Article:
Understanding and managing self-harm in a school setting (April 2016)

Self-harm is common in young people, with 17% of adolescents (10-17) and 13% of young adults (18-24) reporting that they have engaged in deliberate self-harm.  This behaviour can be difficult for schools to manage and causes distress amongst staff, students and families.

This webinar will explore the occurrence of self-harm in young people, the relationship between self-harm and suicide and assist school staff to consider how they manage the occurrence of self-harm and care for the students involved. 
Following the webinar participants will have immediate access to an Extended Q&A where the presenter will continue the discussion responding to participant’s questions and provide an opportunity to share participant’s ideas and experiences on the topic.

The information in this webinar is current as at April, 2016.

Who is this webinar for?

Staff who work in education settings, particularly those with a role in supporting the wellbeing of students.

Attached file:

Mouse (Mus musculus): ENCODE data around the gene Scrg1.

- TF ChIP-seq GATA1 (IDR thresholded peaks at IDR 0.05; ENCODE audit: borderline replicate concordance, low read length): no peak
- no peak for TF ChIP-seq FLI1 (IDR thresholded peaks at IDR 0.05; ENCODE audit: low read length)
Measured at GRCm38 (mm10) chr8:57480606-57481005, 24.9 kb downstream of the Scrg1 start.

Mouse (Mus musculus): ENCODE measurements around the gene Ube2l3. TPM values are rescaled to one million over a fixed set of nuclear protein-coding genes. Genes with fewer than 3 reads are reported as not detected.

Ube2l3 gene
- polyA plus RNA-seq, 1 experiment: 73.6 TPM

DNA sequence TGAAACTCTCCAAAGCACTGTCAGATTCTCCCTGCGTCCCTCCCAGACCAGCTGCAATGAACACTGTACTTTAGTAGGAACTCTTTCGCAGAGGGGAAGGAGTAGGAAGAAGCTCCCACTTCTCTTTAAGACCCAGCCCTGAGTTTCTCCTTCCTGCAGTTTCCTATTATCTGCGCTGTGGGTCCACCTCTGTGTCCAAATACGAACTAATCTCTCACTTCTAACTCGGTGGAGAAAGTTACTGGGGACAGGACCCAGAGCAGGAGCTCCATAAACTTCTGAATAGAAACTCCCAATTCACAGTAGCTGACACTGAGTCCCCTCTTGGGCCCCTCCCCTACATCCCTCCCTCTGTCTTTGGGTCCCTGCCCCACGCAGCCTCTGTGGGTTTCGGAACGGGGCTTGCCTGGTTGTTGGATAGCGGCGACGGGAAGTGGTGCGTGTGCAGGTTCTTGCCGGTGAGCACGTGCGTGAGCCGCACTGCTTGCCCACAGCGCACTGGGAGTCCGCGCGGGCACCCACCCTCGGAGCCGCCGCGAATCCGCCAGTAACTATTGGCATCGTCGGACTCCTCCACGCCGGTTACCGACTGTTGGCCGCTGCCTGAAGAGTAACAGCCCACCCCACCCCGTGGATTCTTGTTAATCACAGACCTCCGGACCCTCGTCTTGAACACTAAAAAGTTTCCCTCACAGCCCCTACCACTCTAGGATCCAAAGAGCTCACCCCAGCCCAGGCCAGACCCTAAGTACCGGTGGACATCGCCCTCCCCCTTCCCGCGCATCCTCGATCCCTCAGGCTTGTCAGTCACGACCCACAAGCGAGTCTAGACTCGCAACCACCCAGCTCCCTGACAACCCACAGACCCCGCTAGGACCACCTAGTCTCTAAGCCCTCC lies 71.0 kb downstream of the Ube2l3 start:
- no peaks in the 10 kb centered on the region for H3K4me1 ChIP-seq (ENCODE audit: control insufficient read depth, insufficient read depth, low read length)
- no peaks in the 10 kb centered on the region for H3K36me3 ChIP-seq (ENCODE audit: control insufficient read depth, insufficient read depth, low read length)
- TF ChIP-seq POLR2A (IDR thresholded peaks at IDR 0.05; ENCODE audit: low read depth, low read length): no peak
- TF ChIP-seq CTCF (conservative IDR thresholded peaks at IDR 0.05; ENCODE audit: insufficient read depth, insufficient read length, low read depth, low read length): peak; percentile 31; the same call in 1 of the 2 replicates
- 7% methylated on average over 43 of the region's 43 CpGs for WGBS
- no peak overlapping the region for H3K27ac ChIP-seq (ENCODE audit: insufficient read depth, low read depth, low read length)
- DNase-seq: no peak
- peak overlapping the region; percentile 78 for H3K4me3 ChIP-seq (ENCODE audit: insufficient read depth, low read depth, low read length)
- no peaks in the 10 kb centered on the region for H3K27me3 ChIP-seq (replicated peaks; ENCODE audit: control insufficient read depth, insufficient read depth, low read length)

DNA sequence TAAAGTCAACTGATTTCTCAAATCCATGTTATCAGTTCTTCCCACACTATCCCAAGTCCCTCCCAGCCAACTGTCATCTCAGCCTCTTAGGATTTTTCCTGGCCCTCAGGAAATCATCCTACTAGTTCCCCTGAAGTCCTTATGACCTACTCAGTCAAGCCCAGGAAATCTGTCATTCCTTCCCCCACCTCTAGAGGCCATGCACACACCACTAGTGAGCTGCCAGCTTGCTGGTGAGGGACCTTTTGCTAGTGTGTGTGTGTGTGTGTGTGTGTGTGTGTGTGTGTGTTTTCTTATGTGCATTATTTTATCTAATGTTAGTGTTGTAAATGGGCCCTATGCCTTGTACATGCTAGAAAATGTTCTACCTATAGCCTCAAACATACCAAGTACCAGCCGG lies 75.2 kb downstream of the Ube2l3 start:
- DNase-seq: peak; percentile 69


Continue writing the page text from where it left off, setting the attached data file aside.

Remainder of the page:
What will you learn in this webinar?

  • About the prevalence and meaning of deliberate self-harm in students

  • The link between self-harm, suicide and mental illness

  • The need for school policy and guidelines

  • To improve the management of incidents of self-harm and outcomes for the individual students, other impacted students and staff.


Photo of Karen MarriageKaren Marriage, Clinical Psychologist, Senior Project Manager, Orygen, The National Centre of Excellence in Youth Mental Health
Karen Marriage has 17 years of clinical experience with young people experiencing mental health difficulties, who often engage in self-harming behaviour. She uses this knowledge to provide assistance to services and individuals wishing to enhance their interactions with vulnerable young people and their families.
Karen has managed learning programs designed to improve the mental health outcomes of young people working with agencies such as the Department of Human Services, Youth Justice, Victoria Police, beyondblue, secondary schools, primary care settings, non-government agencies and mental health clinicians.